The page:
If you live in Russia, you must be wondering what last weekend’s coup means for your future. If you live in the US, you should be asking the same question, though for different reasons.
Russian President Vladimir Putin spoke publicly last night for the first time in two days, denouncing as “blackmail” the rebellion by the Wagner mercenary group and insisting that his nation and government are united against any threats. However, as Tom Nichols noted in the Atlantic, Russia’s “once unchallengeable czar is no longer invincible. The master of the Kremlin had to make a deal with a convict . . . just to avert the shock and embarrassment of an armed march into the Russian capital while other Russians are fighting on the front lines in Ukraine.”
Now, according to Britain’s former ambassador to Russia, Putin’s future depends on the outcome of that war. As the uprising affects military morale and his standing among his own people, the Ukrainian military is continuing its advance and has reportedly landed troops on the Russian-side eastern bank of the Dnipro River across from the city of Kherson. No one foresaw such events when Putin launched his immoral invasion sixteen months ago.
The coup matters to the US as well, for three reasons. One is the potential of chaos in the world’s largest nuclear power, reviving decades-old concerns about who might ultimately control Russia’s nuclear forces. A second is the effect on global markets; shares fell yesterday as the rebellion added to uncertainties over the war in Ukraine.
A third is the threat of even greater instability and oppression if Putin falls. As retired Gen. David Petraeus noted on CNN’s State of the Union, “I don’t think we want a country that spans eleven time zones and includes republics in the Russian Federation of many different ethnic and sectarian groupings to come apart at the seams.” He added: “Is this the beginning of the end of Putin? We don’t know. Whoever follows him, if that is the case, will he be even more dictatorial?”
The “Five Big Forces” that change the world
Ray Dalio is the founder of Bridgewater Associates, the world’s largest hedge fund firm with $124 billion under management. Forbes estimates his personal net worth at $19.1 billion. He has achieved such success by studying events and cycles across history. As a result, I follow his cultural analysis for reasons that transcend their financial implications.
Dalio’s new article for Time is titled “Why the World Is on the Brink of Great Disorder.” In it, he identifies the “Five Big Forces” that compose what he calls the “Big Cycle that produces big changes in the world order”:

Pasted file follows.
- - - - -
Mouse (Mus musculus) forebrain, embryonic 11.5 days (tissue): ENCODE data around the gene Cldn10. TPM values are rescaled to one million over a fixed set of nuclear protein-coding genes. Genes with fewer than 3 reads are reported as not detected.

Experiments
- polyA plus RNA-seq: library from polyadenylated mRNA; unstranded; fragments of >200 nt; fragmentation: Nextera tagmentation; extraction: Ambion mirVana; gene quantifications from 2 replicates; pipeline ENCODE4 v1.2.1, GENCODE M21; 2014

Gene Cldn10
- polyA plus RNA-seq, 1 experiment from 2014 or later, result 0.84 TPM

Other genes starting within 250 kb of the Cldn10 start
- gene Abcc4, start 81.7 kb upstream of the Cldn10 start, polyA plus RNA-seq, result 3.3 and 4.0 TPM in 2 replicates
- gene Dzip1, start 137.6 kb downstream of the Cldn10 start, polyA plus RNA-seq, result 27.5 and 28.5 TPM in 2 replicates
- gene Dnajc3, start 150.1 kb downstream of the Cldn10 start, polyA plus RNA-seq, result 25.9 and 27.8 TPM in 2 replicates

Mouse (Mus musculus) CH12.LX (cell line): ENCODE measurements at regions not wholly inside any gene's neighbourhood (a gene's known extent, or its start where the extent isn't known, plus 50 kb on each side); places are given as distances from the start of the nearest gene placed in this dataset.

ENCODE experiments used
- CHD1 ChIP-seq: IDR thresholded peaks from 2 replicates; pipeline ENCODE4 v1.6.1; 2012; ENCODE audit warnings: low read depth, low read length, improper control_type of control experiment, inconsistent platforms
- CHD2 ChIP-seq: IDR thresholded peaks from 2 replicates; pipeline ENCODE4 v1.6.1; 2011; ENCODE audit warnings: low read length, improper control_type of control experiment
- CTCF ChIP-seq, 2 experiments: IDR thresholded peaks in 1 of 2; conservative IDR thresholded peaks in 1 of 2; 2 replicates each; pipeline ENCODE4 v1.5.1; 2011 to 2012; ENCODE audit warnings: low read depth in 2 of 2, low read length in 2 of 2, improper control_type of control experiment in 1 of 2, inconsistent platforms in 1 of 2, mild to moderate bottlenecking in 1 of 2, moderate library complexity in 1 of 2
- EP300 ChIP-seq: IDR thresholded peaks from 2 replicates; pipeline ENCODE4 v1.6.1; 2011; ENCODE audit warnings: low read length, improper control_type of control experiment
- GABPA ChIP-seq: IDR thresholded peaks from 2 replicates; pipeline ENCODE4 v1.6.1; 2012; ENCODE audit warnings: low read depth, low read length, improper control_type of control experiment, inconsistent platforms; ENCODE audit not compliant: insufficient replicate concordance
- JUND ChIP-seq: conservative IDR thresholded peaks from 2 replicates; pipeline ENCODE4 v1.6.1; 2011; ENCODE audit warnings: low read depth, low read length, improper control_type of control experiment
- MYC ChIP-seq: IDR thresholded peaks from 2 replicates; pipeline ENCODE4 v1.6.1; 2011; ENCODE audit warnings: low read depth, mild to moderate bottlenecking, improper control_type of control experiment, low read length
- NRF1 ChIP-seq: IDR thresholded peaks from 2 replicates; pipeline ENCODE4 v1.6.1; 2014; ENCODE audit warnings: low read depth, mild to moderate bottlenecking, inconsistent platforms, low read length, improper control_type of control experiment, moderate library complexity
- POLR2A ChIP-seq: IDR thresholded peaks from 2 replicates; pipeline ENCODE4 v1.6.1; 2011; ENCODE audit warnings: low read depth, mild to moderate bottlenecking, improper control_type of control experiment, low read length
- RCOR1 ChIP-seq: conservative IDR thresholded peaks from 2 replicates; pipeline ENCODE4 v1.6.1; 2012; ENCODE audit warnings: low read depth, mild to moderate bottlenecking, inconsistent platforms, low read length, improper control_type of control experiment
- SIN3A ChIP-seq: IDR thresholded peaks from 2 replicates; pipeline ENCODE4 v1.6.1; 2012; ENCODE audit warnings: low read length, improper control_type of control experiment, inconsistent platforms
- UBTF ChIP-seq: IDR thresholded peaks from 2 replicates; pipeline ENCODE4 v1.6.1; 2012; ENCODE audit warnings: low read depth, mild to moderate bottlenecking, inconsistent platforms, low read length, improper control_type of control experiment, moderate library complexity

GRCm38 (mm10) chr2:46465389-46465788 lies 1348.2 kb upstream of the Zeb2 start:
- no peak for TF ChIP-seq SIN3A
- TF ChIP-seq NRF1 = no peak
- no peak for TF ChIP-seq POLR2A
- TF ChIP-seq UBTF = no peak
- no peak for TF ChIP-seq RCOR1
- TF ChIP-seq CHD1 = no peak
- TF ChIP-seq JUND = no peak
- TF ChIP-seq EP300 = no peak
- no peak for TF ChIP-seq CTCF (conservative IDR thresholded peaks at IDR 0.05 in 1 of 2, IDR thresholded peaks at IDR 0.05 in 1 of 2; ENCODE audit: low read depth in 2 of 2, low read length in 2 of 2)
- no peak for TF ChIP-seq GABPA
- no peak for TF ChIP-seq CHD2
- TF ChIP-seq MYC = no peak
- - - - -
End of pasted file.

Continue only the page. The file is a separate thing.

- Financial/economic forces
- The domestic order force
- The international world order force
- Acts of nature
In each case, the US is experiencing transformation on a historic scale.
With regard to finances, “because of unsustainable debt growth, we are likely approaching a major inflection point that will change the financial order” such that “debt/financial conditions could worsen, perhaps very significantly, over the next eighteen months.”
Regarding domestic order, he believes “we are headed into a type of civil war over the next eighteen months” in which “populist extremes” are in conflict while “bipartisan moderates are for the most part quietly staying out of [the] fight.”
The international world order is witnessing a growing conflict between the US and China with important elections in Taiwan next year. In his view, “the odds of some form of a major conflict are dangerously high.”
Acts of nature include a generational pandemic, climate change, and an El Niño phase of the climate cycle.
With regard to technology, “there should be no doubt that generative AI and other technological advances have the potential to cause both massive productivity gains and massive destructions, depending on how they are used. The one thing that we can be sure of is that these changes will be greatly disruptive.”
Two encouraging facts
Few of us are able to change the changes Dalio identifies. We are “catching, not pitching,” as a friend of mine says. It’s easy to feel like powerless victims of forces beyond our understanding or control. When we are living on “the brink of great disorder,” however, followers of Jesus can take heart from two related biblical facts.
One: Your Savior is the “King of kings and Lord of lords” (Revelation 19:16). Nothing we’ve discussed today surprises him. Rather, our Lord has a plan to redeem all he allows for his glory and our good (Romans 8:28).
Consequently, we can turn our fears to him by faith and experience that “peace of God, which surpasses all understanding” (Philippians 4:7) which can be our most powerful witness in turbulent times.
Two: You are living in this time of “great disorder” by God’s plan. He intended you to live today, not a century ago or a century from now (if the Lord tarries).
Consequently, he has a kingdom assignment for you, a way he wants to use your life and influence to make an eternal difference in our chaotic world (1 Peter 4:10). Author and actor Alexander Woollcott was right: “There’s no such thing in anyone’s life as an unimportant day.” Your faithfulness to God’s call today can change someone’s trajectory for eternity.
“The surest way to death”
Pastor and author Paul Powell commented on the popular deception that morality is whatever I what to do: “Anything that is alive must, to remain alive, be tied to something else. A tree is fastened to the earth. If someone ‘frees’ it by pulling its roots from the ground, it is free only to die. Doing as you please is the surest way to death—spiritual, emotional, and physical.”
To what are you “tied” today?